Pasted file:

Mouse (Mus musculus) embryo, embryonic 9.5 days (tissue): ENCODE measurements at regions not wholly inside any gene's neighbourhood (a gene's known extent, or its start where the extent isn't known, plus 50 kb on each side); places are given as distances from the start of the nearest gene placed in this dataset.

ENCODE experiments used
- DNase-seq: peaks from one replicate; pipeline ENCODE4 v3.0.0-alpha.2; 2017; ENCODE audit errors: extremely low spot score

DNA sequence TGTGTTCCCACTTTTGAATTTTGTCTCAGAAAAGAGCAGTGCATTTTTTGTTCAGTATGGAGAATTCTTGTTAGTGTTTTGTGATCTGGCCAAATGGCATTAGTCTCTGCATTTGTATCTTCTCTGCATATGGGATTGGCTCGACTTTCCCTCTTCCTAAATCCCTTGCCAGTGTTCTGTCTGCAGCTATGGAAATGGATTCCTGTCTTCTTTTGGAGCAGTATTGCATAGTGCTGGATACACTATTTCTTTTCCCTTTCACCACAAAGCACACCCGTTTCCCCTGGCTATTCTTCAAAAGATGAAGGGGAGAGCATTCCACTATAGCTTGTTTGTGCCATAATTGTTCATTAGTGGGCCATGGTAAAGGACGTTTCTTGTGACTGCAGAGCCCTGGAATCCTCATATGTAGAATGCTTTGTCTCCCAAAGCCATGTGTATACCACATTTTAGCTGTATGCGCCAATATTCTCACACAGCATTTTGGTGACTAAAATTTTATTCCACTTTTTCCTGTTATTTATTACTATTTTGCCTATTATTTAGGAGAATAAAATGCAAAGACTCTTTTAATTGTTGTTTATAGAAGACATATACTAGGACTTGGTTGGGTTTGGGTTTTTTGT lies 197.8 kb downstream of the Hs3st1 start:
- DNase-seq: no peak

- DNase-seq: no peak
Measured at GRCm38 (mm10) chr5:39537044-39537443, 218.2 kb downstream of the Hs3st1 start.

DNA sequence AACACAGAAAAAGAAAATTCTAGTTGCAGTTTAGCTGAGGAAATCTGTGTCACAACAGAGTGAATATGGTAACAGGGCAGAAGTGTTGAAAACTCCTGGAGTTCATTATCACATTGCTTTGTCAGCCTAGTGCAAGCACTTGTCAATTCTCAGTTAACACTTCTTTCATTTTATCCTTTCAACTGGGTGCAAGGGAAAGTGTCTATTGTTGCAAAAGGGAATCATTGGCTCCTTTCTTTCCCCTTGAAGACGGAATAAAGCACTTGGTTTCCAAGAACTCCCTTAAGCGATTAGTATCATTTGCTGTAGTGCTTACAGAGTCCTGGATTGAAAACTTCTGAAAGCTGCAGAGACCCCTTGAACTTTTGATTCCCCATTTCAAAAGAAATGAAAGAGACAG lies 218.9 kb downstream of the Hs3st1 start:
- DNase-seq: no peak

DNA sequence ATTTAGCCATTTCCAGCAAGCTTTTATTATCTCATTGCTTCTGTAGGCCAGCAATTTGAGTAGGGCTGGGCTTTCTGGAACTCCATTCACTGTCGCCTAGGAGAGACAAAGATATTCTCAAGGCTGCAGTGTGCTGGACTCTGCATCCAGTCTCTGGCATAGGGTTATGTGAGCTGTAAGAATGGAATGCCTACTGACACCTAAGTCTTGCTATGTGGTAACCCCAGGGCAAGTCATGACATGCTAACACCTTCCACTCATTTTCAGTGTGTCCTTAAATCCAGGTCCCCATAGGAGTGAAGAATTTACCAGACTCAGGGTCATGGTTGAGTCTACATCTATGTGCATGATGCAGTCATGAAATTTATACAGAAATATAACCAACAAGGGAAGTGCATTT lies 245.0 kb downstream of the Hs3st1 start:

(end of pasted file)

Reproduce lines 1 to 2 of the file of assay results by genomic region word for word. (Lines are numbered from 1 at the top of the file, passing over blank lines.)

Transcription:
Mouse (Mus musculus) embryo, embryonic 9.5 days (tissue): ENCODE measurements at regions not wholly inside any gene's neighbourhood (a gene's known extent, or its start where the extent isn't known, plus 50 kb on each side); places are given as distances from the start of the nearest gene placed in this dataset.

ENCODE experiments used